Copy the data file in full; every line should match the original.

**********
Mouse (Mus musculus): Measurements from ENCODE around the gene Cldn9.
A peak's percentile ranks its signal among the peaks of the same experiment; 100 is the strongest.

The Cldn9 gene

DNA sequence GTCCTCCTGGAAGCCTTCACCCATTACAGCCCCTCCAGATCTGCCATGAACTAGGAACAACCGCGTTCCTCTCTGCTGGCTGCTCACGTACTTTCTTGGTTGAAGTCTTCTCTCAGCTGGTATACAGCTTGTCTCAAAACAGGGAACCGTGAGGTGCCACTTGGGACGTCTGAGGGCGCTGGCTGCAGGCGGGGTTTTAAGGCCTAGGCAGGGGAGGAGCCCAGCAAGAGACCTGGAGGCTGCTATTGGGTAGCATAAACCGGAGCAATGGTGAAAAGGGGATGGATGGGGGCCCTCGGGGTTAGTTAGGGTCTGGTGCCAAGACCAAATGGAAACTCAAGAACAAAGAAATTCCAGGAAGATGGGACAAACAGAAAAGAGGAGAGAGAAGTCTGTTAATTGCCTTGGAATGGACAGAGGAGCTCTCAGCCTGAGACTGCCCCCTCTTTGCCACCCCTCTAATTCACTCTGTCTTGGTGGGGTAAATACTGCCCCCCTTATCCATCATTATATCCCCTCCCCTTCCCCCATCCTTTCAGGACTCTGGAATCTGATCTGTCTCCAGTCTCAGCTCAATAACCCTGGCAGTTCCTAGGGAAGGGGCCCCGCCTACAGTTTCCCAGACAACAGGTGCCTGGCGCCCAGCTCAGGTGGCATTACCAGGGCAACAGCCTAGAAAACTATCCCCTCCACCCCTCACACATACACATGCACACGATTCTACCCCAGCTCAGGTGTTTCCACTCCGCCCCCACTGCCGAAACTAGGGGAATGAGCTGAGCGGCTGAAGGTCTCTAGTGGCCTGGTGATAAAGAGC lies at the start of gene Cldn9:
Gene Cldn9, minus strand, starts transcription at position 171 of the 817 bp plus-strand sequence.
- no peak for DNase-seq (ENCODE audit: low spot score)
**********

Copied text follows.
Mouse (Mus musculus): Measurements from ENCODE around the gene Cldn9.
A peak's percentile ranks its signal among the peaks of the same experiment; 100 is the strongest.

The Cldn9 gene

DNA sequence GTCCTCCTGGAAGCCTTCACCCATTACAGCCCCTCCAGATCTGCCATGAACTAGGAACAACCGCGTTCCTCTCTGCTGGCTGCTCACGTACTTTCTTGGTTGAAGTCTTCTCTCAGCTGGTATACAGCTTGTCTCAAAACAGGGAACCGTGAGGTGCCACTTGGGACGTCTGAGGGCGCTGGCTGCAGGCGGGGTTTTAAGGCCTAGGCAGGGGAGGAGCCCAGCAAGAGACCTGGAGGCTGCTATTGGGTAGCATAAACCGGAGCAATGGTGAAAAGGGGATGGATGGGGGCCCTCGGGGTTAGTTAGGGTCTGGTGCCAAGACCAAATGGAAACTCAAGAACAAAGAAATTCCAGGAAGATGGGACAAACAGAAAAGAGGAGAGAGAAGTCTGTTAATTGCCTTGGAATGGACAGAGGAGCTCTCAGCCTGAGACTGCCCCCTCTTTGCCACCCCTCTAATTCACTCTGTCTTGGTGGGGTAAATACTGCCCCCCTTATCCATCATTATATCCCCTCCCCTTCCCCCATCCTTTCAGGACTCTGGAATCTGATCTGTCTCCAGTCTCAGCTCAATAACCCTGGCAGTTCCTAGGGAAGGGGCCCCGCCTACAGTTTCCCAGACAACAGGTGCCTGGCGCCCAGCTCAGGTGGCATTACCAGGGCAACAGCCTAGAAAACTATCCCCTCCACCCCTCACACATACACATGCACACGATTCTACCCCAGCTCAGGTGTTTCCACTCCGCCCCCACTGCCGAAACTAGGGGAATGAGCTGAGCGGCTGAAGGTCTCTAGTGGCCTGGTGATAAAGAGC lies at the start of gene Cldn9:
Gene Cldn9, minus strand, starts transcription at position 171 of the 817 bp plus-strand sequence.
- no peak for DNase-seq (ENCODE audit: low spot score)